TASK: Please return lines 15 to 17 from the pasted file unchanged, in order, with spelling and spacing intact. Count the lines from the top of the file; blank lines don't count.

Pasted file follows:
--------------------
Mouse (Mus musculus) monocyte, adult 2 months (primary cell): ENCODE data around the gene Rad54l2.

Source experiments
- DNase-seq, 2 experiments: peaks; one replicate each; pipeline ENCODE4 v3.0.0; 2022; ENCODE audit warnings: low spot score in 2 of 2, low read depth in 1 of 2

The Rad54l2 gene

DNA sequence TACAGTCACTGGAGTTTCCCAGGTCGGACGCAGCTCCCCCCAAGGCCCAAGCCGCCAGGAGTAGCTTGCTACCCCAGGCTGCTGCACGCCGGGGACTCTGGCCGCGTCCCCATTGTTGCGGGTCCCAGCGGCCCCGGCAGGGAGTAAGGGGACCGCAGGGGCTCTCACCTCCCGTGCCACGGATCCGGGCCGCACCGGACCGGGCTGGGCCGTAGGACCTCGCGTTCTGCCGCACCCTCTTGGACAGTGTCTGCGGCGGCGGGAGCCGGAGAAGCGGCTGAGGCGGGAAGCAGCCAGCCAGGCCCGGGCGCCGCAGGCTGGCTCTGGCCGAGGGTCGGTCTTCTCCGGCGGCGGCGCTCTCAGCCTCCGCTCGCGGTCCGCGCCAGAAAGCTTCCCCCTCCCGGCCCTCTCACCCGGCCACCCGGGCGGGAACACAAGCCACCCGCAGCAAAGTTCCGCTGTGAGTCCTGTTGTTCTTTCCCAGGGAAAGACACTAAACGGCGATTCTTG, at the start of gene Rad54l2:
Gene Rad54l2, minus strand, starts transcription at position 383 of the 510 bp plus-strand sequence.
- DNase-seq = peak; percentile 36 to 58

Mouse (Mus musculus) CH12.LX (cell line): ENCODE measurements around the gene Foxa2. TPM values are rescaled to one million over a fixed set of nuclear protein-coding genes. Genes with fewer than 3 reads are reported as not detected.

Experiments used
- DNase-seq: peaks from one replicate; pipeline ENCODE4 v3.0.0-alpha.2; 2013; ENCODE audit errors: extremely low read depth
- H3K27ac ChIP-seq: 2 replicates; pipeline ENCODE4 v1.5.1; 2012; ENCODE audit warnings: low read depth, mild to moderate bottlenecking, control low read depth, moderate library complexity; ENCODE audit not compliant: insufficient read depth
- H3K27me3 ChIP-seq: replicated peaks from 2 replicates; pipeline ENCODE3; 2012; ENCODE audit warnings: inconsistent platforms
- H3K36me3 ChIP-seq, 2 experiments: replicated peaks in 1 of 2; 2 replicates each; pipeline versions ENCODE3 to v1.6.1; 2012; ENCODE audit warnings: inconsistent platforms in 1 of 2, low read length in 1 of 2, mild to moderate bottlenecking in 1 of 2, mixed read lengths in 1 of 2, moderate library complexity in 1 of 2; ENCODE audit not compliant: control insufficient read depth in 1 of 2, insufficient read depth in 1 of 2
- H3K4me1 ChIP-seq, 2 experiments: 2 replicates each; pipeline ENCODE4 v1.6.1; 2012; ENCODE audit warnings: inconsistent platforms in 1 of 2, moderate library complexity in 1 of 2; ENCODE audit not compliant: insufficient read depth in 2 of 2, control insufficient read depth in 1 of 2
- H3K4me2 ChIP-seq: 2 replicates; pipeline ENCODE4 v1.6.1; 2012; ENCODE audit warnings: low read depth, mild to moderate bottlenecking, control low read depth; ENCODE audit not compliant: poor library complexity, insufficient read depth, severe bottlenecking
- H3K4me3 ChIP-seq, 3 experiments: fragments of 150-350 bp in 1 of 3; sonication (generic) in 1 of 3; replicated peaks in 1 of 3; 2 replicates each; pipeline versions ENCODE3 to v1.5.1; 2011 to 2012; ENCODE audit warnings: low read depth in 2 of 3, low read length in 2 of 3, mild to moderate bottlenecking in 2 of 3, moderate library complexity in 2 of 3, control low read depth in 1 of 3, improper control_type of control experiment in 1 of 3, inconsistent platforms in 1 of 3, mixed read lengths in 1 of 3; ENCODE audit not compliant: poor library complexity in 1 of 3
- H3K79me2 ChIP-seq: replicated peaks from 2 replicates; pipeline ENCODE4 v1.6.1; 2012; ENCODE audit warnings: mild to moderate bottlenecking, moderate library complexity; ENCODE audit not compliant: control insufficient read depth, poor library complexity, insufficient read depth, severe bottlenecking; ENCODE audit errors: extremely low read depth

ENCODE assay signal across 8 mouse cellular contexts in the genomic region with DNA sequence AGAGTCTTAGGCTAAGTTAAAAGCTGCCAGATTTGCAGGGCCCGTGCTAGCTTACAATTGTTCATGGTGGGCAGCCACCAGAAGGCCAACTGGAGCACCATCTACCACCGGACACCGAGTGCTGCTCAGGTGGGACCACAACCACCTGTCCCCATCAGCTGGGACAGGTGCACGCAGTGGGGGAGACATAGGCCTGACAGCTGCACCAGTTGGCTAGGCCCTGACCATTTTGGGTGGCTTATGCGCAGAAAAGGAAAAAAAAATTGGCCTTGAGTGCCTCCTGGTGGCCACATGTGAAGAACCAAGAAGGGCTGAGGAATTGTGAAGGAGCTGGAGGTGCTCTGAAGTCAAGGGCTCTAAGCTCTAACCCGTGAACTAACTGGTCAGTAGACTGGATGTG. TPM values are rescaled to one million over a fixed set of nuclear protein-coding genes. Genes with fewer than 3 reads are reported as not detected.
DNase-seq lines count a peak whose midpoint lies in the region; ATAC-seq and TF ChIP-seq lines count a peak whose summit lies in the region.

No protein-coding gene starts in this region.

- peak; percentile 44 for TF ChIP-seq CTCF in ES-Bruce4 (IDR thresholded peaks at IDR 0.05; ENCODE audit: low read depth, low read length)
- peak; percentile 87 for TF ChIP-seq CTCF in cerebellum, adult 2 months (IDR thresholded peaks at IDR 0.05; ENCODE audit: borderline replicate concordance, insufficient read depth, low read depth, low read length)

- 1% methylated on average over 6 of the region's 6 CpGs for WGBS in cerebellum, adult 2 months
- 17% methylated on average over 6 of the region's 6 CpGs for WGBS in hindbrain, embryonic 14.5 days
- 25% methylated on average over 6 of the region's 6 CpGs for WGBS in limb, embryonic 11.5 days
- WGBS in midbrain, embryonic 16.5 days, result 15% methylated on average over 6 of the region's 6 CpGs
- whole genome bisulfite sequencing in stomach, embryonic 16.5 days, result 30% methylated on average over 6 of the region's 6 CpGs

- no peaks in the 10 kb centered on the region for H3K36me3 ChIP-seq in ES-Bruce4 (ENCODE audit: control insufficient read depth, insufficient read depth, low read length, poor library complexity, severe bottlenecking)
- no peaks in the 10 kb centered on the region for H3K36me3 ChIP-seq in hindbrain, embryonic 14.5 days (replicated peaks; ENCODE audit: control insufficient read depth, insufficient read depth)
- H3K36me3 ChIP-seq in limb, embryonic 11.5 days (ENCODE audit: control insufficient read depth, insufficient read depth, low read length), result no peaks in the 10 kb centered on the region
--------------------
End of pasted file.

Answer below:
- H3K4me2 ChIP-seq: 2 replicates; pipeline ENCODE4 v1.6.1; 2012; ENCODE audit warnings: low read depth, mild to moderate bottlenecking, control low read depth; ENCODE audit not compliant: poor library complexity, insufficient read depth, severe bottlenecking
- H3K4me3 ChIP-seq, 3 experiments: fragments of 150-350 bp in 1 of 3; sonication (generic) in 1 of 3; replicated peaks in 1 of 3; 2 replicates each; pipeline versions ENCODE3 to v1.5.1; 2011 to 2012; ENCODE audit warnings: low read depth in 2 of 3, low read length in 2 of 3, mild to moderate bottlenecking in 2 of 3, moderate library complexity in 2 of 3, control low read depth in 1 of 3, improper control_type of control experiment in 1 of 3, inconsistent platforms in 1 of 3, mixed read lengths in 1 of 3; ENCODE audit not compliant: poor library complexity in 1 of 3
- H3K79me2 ChIP-seq: replicated peaks from 2 replicates; pipeline ENCODE4 v1.6.1; 2012; ENCODE audit warnings: mild to moderate bottlenecking, moderate library complexity; ENCODE audit not compliant: control insufficient read depth, poor library complexity, insufficient read depth, severe bottlenecking; ENCODE audit errors: extremely low read depth